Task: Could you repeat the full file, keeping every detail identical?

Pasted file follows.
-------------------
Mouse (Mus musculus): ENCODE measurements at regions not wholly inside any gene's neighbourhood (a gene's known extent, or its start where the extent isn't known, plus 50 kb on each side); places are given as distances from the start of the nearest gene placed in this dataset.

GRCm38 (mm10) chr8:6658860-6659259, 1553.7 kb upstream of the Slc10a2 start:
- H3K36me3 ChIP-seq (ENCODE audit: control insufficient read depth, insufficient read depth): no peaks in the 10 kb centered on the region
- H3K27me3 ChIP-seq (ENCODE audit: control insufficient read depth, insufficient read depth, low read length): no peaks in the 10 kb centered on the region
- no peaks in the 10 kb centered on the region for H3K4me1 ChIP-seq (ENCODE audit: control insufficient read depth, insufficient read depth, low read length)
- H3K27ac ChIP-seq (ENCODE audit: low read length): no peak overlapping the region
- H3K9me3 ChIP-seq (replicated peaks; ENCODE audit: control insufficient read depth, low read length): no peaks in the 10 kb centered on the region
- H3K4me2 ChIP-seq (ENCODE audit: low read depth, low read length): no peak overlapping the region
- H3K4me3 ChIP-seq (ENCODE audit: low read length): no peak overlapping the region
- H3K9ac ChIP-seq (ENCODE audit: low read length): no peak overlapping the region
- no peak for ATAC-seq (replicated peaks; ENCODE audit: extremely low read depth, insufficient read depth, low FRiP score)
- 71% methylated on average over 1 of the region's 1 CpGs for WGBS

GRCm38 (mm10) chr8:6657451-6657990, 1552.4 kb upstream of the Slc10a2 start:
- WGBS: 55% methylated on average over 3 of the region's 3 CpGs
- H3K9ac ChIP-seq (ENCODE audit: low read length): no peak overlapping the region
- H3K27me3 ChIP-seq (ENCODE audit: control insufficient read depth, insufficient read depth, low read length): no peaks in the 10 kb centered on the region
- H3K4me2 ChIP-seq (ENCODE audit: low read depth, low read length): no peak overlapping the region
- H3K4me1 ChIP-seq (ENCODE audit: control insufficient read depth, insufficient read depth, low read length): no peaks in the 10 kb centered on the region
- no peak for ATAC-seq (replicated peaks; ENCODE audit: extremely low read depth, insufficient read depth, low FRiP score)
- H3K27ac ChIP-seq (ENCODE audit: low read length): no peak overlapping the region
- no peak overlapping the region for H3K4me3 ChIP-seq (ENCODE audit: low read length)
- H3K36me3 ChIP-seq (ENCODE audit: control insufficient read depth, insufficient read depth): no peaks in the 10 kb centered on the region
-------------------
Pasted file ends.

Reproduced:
Mouse (Mus musculus): ENCODE measurements at regions not wholly inside any gene's neighbourhood (a gene's known extent, or its start where the extent isn't known, plus 50 kb on each side); places are given as distances from the start of the nearest gene placed in this dataset.

GRCm38 (mm10) chr8:6658860-6659259, 1553.7 kb upstream of the Slc10a2 start:
- H3K36me3 ChIP-seq (ENCODE audit: control insufficient read depth, insufficient read depth): no peaks in the 10 kb centered on the region
- H3K27me3 ChIP-seq (ENCODE audit: control insufficient read depth, insufficient read depth, low read length): no peaks in the 10 kb centered on the region
- no peaks in the 10 kb centered on the region for H3K4me1 ChIP-seq (ENCODE audit: control insufficient read depth, insufficient read depth, low read length)
- H3K27ac ChIP-seq (ENCODE audit: low read length): no peak overlapping the region
- H3K9me3 ChIP-seq (replicated peaks; ENCODE audit: control insufficient read depth, low read length): no peaks in the 10 kb centered on the region
- H3K4me2 ChIP-seq (ENCODE audit: low read depth, low read length): no peak overlapping the region
- H3K4me3 ChIP-seq (ENCODE audit: low read length): no peak overlapping the region
- H3K9ac ChIP-seq (ENCODE audit: low read length): no peak overlapping the region
- no peak for ATAC-seq (replicated peaks; ENCODE audit: extremely low read depth, insufficient read depth, low FRiP score)
- 71% methylated on average over 1 of the region's 1 CpGs for WGBS

GRCm38 (mm10) chr8:6657451-6657990, 1552.4 kb upstream of the Slc10a2 start:
- WGBS: 55% methylated on average over 3 of the region's 3 CpGs
- H3K9ac ChIP-seq (ENCODE audit: low read length): no peak overlapping the region
- H3K27me3 ChIP-seq (ENCODE audit: control insufficient read depth, insufficient read depth, low read length): no peaks in the 10 kb centered on the region
- H3K4me2 ChIP-seq (ENCODE audit: low read depth, low read length): no peak overlapping the region
- H3K4me1 ChIP-seq (ENCODE audit: control insufficient read depth, insufficient read depth, low read length): no peaks in the 10 kb centered on the region
- no peak for ATAC-seq (replicated peaks; ENCODE audit: extremely low read depth, insufficient read depth, low FRiP score)
- H3K27ac ChIP-seq (ENCODE audit: low read length): no peak overlapping the region
- no peak overlapping the region for H3K4me3 ChIP-seq (ENCODE audit: low read length)
- H3K36me3 ChIP-seq (ENCODE audit: control insufficient read depth, insufficient read depth): no peaks in the 10 kb centered on the region